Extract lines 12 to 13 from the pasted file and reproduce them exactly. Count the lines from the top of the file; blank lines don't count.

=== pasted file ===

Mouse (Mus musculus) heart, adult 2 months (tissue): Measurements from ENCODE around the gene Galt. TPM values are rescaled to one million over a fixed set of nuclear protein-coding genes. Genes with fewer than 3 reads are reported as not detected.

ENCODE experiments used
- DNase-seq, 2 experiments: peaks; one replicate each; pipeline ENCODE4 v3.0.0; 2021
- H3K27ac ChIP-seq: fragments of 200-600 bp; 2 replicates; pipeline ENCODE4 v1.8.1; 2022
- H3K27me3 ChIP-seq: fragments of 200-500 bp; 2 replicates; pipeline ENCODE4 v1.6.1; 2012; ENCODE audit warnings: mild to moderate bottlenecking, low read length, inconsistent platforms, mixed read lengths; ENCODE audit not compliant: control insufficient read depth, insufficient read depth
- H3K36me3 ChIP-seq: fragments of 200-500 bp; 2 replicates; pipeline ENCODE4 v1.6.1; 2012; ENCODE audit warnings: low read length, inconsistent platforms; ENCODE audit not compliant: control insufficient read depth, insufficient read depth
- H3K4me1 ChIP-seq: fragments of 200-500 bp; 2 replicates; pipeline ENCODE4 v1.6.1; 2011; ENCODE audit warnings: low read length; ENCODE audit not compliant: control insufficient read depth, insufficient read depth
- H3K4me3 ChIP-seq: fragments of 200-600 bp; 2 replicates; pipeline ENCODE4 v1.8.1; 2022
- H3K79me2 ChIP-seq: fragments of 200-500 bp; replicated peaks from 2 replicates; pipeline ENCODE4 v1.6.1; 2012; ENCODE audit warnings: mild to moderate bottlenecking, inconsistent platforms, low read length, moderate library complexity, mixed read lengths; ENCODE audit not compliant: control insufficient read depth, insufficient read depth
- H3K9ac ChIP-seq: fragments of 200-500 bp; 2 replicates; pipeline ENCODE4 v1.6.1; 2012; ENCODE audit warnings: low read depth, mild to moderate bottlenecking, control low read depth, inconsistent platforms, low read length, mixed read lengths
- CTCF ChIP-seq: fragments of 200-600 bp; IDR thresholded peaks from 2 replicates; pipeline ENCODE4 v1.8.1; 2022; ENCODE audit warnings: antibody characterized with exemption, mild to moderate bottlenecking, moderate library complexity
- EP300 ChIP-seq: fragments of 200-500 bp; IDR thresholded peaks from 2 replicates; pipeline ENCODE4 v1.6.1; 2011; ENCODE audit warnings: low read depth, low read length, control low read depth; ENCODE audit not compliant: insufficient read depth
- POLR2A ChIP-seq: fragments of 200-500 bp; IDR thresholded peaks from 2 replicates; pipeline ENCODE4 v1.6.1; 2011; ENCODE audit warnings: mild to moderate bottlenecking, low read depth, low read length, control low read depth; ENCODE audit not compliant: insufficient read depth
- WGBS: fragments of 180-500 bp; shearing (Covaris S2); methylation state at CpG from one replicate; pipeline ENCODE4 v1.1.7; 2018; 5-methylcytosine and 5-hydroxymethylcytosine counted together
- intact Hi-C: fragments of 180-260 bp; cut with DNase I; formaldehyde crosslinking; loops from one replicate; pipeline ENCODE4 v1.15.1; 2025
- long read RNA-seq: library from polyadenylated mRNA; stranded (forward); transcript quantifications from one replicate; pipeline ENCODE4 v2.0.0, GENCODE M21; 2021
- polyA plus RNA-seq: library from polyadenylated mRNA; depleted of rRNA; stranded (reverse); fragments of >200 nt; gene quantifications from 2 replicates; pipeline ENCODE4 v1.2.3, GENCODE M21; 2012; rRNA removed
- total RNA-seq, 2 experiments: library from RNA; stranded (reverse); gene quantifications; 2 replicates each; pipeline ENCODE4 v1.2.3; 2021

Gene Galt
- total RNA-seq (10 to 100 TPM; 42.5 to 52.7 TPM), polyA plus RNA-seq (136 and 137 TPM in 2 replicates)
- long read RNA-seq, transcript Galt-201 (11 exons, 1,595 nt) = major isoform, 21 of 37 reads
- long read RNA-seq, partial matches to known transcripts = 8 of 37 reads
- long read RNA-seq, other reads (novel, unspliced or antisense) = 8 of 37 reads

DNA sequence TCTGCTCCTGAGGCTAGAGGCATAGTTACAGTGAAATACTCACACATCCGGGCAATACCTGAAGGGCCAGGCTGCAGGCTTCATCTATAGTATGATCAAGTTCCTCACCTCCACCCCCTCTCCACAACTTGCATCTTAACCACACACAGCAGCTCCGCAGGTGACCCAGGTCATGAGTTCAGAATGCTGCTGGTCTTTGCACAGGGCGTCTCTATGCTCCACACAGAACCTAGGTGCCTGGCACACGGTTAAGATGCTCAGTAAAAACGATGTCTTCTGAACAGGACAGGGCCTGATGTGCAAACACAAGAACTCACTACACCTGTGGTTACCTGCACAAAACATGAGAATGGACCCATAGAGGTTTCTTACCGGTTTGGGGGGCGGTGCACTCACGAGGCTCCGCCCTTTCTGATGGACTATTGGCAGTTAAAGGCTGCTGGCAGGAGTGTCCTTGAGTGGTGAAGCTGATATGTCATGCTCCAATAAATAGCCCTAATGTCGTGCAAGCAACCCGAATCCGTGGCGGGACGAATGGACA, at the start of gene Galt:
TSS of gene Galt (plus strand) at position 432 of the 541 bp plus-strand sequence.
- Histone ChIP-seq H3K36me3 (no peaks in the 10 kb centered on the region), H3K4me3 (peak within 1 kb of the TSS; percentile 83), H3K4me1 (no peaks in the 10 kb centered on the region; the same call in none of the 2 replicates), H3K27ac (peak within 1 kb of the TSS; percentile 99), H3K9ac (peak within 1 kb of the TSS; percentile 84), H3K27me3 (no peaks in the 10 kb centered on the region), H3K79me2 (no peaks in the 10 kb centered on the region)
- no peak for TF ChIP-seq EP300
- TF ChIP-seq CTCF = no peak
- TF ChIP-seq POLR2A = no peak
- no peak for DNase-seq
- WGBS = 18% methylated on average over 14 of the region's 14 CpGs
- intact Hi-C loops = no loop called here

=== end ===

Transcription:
- EP300 ChIP-seq: fragments of 200-500 bp; IDR thresholded peaks from 2 replicates; pipeline ENCODE4 v1.6.1; 2011; ENCODE audit warnings: low read depth, low read length, control low read depth; ENCODE audit not compliant: insufficient read depth
- POLR2A ChIP-seq: fragments of 200-500 bp; IDR thresholded peaks from 2 replicates; pipeline ENCODE4 v1.6.1; 2011; ENCODE audit warnings: mild to moderate bottlenecking, low read depth, low read length, control low read depth; ENCODE audit not compliant: insufficient read depth